I really liked that the heel cup is very sturdy, with sufficient rigidity through a hard thermoplastic insert in the heel that greatly reduces the chance of a rolled ankle due to a breakdown in the shoe’s structural integrity through prolonged use. There’s also a nice little touch with the heel loop and the little yellow peeking through the grey suede cutaway. Great attention to detail.

Score: 9/10


One aspect of the Nica that might be improved is the breathability in the upper. While the breathable tongue is amazing, the rest of the upper could do with more ventilation holes, especially during the hot summer months. The shoe did heat up pretty quickly as each session progressed.

Score: 7/10

Cushioning and impact absorption

I generally prefer cupsoles, and given the choice, I typically skate cupsoles more often than vulcs. That being said, the Nica, while a cupsole, still has some of that vulc flexibility in its sole while not sacrificing too much of the support as often characterizes really thin cupsoles. Nevetheless, the outsole itself did seem to pack out a little quick (after about 10 hours of cumulative skating), and this could be due to the higher density rubber used (which offered better durability). It would have been nice to have a slightly softer outsole too, for better impact absorption, as the impact of each landing started to become more clearly felt at the 10 hour mark. But compared to typical vulcanized shoes, the Nica has a tremendous amount of cushioning and impact absorption characteristics. Bottom line, this isn’t the most cushioned cupsole on the market, but neither is it any where near the worst.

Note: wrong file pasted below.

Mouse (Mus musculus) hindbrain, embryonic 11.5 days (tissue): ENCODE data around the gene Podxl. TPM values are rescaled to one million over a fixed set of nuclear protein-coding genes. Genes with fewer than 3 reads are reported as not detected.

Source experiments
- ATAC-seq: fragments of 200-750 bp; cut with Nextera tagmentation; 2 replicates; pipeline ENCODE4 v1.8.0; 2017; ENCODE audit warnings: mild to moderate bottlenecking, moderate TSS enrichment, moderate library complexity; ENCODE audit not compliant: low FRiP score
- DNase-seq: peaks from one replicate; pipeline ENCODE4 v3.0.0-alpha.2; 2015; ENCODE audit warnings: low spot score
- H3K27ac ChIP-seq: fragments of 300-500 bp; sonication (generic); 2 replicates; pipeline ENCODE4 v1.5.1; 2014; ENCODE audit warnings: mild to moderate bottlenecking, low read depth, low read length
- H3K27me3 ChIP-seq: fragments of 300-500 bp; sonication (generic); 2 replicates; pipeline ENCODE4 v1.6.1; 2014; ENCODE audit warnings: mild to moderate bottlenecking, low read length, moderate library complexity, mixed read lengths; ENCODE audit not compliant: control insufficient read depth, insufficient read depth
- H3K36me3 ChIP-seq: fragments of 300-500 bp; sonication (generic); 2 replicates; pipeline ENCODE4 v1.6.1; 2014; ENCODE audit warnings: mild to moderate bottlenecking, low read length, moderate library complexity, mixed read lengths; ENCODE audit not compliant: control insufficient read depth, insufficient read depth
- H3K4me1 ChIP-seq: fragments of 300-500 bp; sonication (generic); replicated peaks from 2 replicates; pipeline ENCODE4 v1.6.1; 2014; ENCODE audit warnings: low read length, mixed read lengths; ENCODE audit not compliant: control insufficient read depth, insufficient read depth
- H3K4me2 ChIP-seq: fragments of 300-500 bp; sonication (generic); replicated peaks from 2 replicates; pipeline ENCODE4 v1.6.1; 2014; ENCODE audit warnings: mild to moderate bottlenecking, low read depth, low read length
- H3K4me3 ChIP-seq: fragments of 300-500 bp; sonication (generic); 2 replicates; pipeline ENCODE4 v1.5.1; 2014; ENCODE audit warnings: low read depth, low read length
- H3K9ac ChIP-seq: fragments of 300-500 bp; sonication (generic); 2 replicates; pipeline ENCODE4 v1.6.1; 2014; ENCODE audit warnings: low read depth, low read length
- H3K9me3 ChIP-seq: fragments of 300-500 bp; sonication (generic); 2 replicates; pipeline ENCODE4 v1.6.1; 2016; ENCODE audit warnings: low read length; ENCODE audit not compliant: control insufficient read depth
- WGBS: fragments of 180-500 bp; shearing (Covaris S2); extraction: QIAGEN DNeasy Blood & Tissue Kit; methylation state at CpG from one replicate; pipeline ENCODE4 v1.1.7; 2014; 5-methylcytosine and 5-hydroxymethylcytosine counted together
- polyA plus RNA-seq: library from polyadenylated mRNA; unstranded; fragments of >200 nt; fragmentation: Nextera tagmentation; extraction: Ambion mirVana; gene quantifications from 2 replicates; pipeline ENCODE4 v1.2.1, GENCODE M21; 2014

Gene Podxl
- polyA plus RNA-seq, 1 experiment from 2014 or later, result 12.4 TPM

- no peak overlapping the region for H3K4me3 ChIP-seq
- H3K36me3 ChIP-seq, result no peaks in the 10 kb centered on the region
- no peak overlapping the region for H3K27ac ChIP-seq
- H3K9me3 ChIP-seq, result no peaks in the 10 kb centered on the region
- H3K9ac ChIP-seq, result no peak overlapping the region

Score: 7.5/10


Wear pictures after 15 hours of skating.

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The Nica really excels in it’s durability. As mentioned earlier, the toe box has an underlying rubber shell below the suede surface and this adds considerably to the shoe’s lifespan. After breaking through the suede outer in the 5th hour, the underlying rubber/thermomesh layer takes up the slack and takes a long time to wear down. So this is a definite plus for all you kickflippers out there. This rubber layer will probably last a good 10 hours beyond the 15 hour mark, based on the current rate of wear. The outsole bumper is also of a slightly higher density rubber so it wore down gradually and well during the shoe’s life. The gum sole also held up excellently to griptape abuse, and was still plenty grippy even at the 15 hour mark.

Score: 9/10

Overall conclusions

The DVS Nica is a great all round shoe if you skate a lot of ledges and jump down smaller stair sets. The Nica has a relatively flexible sole, in between that of typical cupsoles and vulc offerings. With it’s fairly decent amount of cushioning, the Nica will probably hold up to the demands of smaller stair and rail chompers but the outsole does tend to pack out at around the 10 hour mark. The Nica really excels in the durability department with it’s rubber/thermomesh underlayer in the toebox (which also doubles as a protective shell for those errant boards landing on one’s toes). I really liked the gum sole from the grey colorway, which stayed plenty grippy through the 15 hour mark, and this was a HUGE plus in my book. Overall, this is a great shoe for the ledge aficionados and small stairset/drop crowd, and totally aligns with the kind of skateboarding Chico Brenes is known for. I give this shoe two thumbs up! -HK